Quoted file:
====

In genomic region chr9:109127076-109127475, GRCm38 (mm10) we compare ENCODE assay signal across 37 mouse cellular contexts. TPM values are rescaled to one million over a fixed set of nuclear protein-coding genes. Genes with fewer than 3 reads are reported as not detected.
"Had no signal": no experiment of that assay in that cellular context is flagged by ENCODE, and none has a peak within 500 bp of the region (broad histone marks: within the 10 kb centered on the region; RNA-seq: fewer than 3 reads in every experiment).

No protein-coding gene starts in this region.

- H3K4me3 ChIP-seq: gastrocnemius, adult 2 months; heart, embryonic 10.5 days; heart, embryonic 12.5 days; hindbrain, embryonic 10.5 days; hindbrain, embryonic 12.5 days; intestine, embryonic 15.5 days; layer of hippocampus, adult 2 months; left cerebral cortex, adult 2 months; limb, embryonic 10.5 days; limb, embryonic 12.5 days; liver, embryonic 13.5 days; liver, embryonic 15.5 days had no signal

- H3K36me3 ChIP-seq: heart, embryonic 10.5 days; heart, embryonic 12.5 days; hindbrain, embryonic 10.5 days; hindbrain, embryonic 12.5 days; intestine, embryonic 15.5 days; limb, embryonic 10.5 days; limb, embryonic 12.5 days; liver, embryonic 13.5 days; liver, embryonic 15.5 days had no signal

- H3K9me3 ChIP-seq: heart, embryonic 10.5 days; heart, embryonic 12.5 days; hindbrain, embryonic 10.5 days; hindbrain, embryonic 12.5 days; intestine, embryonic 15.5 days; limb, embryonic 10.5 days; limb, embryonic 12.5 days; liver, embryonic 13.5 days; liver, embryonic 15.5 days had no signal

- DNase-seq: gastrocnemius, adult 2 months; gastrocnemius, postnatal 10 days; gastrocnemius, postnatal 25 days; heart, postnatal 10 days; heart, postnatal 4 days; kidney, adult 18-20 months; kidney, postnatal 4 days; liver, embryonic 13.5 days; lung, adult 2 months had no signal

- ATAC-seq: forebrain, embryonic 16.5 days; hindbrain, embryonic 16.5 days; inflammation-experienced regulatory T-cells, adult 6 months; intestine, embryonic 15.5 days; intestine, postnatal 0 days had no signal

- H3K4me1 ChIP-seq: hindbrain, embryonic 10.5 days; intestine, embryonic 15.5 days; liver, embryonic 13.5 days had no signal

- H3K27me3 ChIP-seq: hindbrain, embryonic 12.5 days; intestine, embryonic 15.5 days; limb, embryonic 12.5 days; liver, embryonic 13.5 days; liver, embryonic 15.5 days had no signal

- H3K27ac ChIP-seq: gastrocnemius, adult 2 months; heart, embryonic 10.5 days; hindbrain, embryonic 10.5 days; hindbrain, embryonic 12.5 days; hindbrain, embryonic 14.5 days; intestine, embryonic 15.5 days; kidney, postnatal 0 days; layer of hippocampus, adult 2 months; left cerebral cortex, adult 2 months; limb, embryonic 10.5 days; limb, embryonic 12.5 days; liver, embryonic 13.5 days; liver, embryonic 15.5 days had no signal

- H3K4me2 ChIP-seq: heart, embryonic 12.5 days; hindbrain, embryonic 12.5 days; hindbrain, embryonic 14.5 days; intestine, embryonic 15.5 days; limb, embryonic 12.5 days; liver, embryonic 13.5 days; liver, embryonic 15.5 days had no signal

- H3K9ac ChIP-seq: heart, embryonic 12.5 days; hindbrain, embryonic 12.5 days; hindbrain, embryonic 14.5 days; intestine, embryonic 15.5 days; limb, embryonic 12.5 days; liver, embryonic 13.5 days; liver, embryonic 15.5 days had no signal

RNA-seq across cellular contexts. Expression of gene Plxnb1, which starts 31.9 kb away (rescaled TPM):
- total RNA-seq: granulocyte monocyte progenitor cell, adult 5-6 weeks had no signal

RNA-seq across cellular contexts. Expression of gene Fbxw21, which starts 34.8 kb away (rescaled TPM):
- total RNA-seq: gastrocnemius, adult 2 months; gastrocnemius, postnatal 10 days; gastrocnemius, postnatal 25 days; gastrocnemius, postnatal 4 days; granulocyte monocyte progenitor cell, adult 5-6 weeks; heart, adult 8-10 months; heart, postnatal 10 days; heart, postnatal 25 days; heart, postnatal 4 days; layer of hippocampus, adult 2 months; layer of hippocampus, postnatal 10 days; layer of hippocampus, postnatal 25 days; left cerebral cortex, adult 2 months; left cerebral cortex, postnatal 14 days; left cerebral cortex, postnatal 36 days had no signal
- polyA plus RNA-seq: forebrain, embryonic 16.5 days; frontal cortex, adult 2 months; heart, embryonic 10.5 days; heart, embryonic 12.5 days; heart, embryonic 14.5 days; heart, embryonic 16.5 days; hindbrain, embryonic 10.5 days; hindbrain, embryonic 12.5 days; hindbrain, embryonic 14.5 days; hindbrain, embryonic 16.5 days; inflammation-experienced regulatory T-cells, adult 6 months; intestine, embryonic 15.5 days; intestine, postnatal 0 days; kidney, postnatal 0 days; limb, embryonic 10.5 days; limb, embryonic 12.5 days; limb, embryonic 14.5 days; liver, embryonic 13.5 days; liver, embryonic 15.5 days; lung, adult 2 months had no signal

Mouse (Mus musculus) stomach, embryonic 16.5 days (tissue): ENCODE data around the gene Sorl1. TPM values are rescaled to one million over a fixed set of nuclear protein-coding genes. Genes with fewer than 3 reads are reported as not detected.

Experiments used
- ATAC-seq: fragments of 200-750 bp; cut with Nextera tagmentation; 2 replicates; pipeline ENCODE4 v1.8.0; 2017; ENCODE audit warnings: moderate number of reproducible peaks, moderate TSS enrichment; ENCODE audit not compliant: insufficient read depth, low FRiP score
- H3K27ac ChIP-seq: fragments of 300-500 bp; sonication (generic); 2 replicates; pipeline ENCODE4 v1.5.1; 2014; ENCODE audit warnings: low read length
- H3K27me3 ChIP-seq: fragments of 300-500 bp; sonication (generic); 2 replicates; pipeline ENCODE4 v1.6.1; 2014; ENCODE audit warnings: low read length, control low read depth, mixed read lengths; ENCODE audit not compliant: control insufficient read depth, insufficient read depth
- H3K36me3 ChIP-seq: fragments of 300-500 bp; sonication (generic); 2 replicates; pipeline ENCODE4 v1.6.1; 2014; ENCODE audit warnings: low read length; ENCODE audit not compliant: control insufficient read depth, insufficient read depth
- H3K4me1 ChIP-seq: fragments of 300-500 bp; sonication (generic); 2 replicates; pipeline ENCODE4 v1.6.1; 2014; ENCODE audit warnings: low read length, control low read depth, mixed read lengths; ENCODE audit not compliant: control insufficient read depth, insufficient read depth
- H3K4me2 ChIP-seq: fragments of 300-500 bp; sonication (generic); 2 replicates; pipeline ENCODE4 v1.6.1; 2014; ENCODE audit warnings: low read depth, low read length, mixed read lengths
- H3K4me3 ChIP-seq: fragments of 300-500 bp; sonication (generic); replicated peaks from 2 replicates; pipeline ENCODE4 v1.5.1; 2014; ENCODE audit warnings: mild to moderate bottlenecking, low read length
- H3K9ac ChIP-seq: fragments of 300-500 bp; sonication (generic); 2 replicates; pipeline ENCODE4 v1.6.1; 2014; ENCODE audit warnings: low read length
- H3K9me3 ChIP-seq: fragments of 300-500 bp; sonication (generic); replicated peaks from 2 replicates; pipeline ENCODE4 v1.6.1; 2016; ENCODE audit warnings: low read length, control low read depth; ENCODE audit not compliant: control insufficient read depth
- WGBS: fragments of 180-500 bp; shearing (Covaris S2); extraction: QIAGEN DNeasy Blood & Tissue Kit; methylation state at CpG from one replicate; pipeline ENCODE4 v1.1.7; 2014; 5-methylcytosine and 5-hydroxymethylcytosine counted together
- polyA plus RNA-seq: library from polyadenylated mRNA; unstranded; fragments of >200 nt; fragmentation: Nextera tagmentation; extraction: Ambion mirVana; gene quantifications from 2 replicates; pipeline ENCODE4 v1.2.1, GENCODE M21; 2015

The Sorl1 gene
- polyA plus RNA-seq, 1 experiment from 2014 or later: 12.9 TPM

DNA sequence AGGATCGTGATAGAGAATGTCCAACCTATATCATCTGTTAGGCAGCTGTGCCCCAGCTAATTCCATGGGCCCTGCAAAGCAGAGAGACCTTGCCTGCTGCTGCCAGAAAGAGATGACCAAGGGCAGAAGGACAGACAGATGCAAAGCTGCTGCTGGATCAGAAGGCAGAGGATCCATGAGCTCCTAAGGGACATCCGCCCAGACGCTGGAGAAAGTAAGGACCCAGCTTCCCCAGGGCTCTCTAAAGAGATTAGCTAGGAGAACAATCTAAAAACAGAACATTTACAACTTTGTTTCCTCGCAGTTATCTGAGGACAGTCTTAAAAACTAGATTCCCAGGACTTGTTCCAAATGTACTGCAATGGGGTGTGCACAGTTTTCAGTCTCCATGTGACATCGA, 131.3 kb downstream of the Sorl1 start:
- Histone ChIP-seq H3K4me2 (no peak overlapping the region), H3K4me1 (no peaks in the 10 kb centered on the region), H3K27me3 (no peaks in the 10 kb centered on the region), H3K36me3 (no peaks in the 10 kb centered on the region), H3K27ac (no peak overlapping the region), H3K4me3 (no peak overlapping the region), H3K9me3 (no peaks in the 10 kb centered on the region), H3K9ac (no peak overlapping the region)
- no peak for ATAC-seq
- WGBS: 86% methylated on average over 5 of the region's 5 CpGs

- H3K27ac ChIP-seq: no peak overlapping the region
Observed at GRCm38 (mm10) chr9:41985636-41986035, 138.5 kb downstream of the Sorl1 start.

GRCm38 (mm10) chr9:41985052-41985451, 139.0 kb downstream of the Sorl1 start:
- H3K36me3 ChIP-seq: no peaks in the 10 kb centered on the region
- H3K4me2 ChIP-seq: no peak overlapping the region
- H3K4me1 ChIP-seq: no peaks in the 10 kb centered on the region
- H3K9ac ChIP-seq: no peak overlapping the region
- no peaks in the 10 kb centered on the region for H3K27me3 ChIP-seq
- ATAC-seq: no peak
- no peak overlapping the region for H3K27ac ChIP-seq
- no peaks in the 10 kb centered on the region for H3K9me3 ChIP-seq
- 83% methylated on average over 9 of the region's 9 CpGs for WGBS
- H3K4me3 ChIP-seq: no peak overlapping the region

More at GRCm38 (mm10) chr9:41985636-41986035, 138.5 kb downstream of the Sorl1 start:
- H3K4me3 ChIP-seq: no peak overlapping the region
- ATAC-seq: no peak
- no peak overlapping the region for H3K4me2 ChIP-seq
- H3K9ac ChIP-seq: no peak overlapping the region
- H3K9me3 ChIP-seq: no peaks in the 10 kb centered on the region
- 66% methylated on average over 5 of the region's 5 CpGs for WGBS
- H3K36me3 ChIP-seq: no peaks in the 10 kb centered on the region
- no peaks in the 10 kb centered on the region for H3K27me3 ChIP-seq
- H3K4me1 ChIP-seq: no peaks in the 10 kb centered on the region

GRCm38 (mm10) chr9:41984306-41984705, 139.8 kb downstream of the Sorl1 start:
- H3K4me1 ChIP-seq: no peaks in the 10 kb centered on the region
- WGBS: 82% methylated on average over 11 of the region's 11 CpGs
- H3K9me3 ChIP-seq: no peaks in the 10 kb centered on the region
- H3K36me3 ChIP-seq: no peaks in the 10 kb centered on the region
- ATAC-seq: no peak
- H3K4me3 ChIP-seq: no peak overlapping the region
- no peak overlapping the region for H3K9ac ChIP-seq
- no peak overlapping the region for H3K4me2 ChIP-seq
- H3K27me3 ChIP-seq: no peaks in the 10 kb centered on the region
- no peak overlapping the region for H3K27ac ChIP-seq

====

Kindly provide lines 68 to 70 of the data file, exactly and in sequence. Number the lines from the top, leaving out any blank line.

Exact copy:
- no peak overlapping the region for H3K9ac ChIP-seq
- no peak overlapping the region for H3K4me2 ChIP-seq
- H3K27me3 ChIP-seq: no peaks in the 10 kb centered on the region